Breakdown: Why you should leave the leaves

Published: Nov. 8, 2021 at 1:41 PM CST
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MEMPHIS, Tenn. (WMC) - Fall is once again here, so let’s turn our attention to the hallmark of the season —the autumn leaf.

Every Fall, deciduous trees drop their leaves, which creates a layer of dead leaves, or leaf litter, on the ground.

Many people tidily rake and bag up or blow away these leaves, but these leaves are actually an important part of our ecosystem and is essential for many animals.

Fall is coming, but don’t bother with the rake! Fallen autumn leaves are important to the tiny ecosystem that exists in...

Posted by For Fox Sake Wildlife Rescue on Sunday, September 12, 2021

Leaf piles are amazing for wildlife, providing shelter and a great nesting spot for hibernating animals, such as chipmunks, other small mammals, frogs and countless insects.

A healthy layer of undisturbed soil and leaf litter means more moths, which in their caterpillar phase are a crucial food source for birds.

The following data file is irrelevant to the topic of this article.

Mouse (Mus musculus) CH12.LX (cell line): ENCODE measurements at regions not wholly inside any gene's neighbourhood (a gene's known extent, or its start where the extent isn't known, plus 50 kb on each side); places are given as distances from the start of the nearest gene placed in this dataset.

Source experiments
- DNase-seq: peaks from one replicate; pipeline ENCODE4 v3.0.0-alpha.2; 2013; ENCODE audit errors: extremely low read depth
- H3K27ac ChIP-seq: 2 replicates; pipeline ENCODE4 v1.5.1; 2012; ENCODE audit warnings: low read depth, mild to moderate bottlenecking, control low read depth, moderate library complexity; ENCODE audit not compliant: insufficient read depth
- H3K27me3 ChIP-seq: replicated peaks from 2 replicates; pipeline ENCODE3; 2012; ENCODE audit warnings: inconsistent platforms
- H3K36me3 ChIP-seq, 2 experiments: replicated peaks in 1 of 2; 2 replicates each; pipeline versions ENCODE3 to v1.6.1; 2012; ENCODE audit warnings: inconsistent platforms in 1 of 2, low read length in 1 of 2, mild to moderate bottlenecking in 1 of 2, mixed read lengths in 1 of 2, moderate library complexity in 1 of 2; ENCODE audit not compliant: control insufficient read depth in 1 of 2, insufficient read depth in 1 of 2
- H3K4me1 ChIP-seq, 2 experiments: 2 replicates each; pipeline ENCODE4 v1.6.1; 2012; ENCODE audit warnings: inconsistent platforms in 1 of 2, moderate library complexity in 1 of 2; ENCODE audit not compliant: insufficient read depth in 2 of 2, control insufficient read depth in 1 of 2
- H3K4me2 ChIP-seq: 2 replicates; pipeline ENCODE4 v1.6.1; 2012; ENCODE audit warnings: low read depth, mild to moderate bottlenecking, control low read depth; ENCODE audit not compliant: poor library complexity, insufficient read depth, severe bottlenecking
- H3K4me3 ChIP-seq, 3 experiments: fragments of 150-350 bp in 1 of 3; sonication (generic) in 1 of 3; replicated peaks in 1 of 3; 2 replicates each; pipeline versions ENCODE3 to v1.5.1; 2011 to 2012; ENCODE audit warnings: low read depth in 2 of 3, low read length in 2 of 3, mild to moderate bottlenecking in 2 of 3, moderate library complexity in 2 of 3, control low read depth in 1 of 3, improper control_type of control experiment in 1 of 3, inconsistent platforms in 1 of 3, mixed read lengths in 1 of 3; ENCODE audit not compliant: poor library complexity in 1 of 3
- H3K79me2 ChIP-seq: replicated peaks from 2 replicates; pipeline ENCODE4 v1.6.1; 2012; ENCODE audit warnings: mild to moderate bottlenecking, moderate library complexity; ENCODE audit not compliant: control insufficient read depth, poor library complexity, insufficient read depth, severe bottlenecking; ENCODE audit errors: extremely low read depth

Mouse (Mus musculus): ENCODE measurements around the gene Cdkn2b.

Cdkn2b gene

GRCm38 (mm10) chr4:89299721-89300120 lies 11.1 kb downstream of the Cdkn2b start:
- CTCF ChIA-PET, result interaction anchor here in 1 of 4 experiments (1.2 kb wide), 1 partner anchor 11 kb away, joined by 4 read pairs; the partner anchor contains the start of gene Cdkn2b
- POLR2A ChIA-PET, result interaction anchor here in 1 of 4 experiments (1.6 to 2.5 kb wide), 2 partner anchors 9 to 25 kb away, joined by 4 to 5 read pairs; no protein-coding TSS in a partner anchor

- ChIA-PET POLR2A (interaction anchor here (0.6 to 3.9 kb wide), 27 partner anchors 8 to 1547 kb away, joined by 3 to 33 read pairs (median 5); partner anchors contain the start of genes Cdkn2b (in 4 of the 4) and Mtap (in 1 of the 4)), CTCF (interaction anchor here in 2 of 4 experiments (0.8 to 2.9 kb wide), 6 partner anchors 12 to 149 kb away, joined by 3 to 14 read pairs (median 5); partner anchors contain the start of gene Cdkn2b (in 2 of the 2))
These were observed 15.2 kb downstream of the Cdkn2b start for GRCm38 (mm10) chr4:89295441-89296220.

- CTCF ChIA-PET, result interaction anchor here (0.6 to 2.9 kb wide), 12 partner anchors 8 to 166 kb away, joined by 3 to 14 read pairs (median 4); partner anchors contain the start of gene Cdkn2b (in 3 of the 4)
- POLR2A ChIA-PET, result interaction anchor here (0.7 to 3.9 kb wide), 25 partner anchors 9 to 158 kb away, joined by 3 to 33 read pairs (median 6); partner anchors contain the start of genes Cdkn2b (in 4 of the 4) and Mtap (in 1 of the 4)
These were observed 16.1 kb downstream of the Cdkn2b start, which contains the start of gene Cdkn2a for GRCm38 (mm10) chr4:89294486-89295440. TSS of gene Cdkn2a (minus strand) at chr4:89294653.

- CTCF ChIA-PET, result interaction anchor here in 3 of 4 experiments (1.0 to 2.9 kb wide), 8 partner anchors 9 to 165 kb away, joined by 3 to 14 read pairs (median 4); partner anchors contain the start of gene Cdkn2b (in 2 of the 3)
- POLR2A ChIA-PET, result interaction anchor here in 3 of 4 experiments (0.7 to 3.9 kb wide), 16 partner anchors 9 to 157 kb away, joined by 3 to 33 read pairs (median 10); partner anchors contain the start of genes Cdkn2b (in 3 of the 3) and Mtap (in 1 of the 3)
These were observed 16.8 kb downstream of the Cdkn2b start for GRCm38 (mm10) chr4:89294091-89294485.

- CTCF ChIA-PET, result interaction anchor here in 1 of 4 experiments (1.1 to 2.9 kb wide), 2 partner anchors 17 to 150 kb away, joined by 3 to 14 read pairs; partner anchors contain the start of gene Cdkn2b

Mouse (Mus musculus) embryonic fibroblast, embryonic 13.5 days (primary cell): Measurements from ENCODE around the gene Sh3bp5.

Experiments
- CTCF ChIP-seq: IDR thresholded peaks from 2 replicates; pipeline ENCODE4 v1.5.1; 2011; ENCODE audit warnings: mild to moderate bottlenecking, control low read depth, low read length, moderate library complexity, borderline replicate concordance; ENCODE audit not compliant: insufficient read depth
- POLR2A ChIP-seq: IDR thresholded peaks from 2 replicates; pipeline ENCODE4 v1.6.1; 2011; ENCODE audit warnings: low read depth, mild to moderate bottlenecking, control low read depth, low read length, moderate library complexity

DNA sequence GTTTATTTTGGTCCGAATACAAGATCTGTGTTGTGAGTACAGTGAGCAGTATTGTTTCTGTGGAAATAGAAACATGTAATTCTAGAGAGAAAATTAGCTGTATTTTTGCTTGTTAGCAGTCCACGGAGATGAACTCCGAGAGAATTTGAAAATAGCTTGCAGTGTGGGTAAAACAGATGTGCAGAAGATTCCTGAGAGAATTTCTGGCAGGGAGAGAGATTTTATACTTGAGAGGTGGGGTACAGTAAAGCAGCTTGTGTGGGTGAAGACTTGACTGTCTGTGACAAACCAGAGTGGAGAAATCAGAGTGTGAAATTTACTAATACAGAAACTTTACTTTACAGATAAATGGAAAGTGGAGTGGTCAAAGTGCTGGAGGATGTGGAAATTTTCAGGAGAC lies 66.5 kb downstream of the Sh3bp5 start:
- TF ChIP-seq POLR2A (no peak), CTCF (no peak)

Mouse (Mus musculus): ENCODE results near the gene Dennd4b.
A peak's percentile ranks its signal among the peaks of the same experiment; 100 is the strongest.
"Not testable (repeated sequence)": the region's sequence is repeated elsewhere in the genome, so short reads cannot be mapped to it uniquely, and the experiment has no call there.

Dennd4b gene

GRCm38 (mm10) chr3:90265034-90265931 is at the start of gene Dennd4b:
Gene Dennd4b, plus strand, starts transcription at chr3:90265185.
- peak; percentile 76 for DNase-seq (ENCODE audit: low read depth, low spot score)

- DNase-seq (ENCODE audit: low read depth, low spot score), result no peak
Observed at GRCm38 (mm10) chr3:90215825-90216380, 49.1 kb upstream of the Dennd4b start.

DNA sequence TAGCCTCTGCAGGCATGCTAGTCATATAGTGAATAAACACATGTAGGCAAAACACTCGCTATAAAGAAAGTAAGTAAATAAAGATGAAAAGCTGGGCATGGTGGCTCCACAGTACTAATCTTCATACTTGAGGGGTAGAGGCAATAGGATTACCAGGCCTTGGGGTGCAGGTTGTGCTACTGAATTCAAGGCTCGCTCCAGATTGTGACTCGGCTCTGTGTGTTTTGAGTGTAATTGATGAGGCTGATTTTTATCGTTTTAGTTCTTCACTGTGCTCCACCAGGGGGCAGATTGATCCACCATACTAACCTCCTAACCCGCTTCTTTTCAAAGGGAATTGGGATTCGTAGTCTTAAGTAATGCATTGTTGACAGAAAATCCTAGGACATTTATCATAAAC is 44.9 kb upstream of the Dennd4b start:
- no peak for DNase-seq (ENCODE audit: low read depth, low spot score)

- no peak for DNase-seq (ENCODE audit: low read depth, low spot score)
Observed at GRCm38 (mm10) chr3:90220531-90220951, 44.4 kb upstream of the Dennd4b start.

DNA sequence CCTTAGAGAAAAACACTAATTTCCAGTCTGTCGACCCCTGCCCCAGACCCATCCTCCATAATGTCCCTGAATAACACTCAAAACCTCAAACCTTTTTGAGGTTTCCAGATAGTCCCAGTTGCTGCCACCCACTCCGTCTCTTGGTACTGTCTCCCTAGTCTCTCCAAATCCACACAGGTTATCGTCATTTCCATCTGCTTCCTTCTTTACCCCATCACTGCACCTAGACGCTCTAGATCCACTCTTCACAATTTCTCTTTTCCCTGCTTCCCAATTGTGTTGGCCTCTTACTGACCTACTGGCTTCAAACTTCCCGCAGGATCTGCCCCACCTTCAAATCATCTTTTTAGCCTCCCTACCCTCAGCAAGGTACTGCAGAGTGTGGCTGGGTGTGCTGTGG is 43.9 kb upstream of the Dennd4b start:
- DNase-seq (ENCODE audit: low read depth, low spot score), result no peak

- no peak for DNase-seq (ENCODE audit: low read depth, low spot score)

Additionally, when leaf piles are left undisturbed beyond winter, they tend to be inhabited by detritivores, such as beetles and woodlice, who feed on the decaying matter. They perform a valuable service as Earth’s cleanup crew.

Besides providing animals with essential food and shelter, leaf litter acts as a natural mulch and insulator to fertilize, nourish and protect plants and eventually become the new rich topsoil for future plants to thrive on.

According to the Institute of Agriculture and Natural Resources at the University of Nebraska-Lincoln:

Leaves are packed with trace minerals, and when added to your garden, they feed earthworms and beneficial microbes. They lighten heavy soils and help sandy soils retain moisture. They make an attractive mulch in the flower garden. They’re a fabulous source of carbon to balance the nitrogen in your compost pile. And they insulate tender plants from cold.

Bottom line: You can help birds and other wildlife—and save yourself some backache and blisters—by skipping the leaf raking this Fall.

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